After intubation of the caecum, patients with adequate bowel preparation were randomly assigned to either the PCC group or the control group by nurses using standard randomisation lists. The lists contained consecutive patient numbers, with each number linked to allocation to one of the two study arms (PCC or control group). The randomisation lists were not accessible to the endoscopists.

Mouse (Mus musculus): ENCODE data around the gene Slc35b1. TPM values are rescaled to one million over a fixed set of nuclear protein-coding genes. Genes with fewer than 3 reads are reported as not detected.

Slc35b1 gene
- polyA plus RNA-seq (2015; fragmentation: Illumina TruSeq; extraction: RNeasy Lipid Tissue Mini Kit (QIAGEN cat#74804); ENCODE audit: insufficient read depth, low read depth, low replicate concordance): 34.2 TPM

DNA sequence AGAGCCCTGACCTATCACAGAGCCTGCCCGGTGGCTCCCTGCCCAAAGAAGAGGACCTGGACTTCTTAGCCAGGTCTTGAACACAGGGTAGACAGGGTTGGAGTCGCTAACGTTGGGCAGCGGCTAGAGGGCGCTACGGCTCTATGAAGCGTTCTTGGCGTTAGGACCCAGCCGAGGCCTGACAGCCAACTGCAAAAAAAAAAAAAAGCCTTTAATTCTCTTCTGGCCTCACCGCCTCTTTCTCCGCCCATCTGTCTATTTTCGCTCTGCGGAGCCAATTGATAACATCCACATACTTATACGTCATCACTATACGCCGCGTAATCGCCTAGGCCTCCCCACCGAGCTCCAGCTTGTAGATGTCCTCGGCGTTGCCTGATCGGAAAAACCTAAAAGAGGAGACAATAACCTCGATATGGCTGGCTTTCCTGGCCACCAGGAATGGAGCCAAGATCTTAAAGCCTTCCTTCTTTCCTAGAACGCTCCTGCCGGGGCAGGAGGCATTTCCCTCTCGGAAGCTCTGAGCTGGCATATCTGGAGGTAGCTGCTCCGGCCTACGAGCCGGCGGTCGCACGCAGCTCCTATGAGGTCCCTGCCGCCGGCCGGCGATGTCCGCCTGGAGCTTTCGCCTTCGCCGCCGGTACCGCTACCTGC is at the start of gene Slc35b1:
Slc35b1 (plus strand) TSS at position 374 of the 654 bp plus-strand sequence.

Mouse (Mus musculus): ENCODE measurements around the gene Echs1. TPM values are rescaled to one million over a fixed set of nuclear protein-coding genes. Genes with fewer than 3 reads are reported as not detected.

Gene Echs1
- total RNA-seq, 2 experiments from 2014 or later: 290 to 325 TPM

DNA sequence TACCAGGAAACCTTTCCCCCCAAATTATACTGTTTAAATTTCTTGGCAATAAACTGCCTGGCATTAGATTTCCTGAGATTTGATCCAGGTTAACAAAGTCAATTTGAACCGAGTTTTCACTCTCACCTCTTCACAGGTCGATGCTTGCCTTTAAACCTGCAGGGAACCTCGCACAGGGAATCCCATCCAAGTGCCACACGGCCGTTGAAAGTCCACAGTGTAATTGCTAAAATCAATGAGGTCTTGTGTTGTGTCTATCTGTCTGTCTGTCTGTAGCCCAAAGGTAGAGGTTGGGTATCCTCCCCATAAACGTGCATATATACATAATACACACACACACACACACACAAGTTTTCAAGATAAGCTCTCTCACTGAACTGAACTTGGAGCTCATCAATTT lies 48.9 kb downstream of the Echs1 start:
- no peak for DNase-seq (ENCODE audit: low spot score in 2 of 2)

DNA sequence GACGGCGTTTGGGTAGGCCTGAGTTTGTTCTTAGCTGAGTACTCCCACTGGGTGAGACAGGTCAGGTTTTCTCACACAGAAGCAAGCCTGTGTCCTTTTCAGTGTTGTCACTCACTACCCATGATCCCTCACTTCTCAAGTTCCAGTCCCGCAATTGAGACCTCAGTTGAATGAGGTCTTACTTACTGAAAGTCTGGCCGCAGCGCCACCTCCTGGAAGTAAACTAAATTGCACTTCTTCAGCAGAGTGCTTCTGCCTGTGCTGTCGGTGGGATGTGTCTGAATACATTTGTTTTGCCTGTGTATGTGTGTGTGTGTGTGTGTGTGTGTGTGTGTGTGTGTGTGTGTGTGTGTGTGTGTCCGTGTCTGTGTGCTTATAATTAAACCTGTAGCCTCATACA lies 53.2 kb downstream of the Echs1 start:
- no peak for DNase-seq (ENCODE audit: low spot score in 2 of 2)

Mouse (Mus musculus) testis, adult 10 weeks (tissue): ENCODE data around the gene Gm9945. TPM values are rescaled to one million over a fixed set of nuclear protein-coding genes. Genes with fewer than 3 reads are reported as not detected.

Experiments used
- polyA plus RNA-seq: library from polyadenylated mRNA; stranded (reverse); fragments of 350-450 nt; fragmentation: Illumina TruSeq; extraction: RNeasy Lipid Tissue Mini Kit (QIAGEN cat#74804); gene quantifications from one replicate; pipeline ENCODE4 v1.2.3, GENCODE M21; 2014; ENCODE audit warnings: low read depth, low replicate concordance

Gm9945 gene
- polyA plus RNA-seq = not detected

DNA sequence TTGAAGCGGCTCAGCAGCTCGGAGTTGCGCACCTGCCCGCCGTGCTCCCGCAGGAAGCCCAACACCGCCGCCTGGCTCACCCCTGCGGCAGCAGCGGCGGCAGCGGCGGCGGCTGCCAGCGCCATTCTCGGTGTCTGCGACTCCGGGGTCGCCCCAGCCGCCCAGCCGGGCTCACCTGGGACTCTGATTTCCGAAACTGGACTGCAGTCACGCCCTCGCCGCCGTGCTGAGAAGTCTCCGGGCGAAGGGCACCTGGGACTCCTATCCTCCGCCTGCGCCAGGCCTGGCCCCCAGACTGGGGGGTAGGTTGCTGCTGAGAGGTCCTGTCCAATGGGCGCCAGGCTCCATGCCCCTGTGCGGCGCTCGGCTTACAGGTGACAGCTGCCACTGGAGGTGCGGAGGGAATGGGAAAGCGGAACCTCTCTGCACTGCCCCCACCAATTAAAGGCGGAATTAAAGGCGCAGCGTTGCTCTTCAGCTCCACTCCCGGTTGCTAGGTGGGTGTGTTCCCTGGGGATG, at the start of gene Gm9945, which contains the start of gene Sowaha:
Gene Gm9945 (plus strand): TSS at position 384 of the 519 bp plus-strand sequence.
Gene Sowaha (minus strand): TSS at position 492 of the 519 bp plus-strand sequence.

Assessment of the colon to search for lesions was performed systematically only during withdrawal of the instrument, with a minimum diagnostic extubation time that was set at 8 min. Special care was taken to wash and clean the entire colon during instrument introduction and withdrawal, in order to provide optimal conditions. Patients randomly assigned to the control group received conventional colonoscopy during the withdrawal of the instrument. In the PCC group, withdrawal was performed using the indigo carmine low-volume spraying technique. A dye-spraying catheter (PW-5L-1, Olympus) was inserted through the colonoscope's working channel and was extended 5–10 mm from the instrument channel throughout extubation, allowing straightening of mucosal folds for inspection of the proximal side and aspiration of excess fluid. Because the spraying catheter does not completely block the working channel, the suction function for fluids was not hampered to a relevant extent. During continuous extubation, indigo carmine (0.4%) was gently applied by the nurse in order to achieve diffuse coverage of the entire mucosal surface, using only a small volume of dye in order to avoid excess dye accumulation. This continuous one-step low-volume technique is much simpler than the previously described multiple-step staining techniques involving segmental staining followed by re-examination after excess dye has been aspirated. Figure 1 shows the appearance in the ascending colon before and after indigo carmine spraying. Figure 2 illustrates the increase in plasticity and contrast enhancement achieved when imaging a flat adenoma during indigo carmine spraying.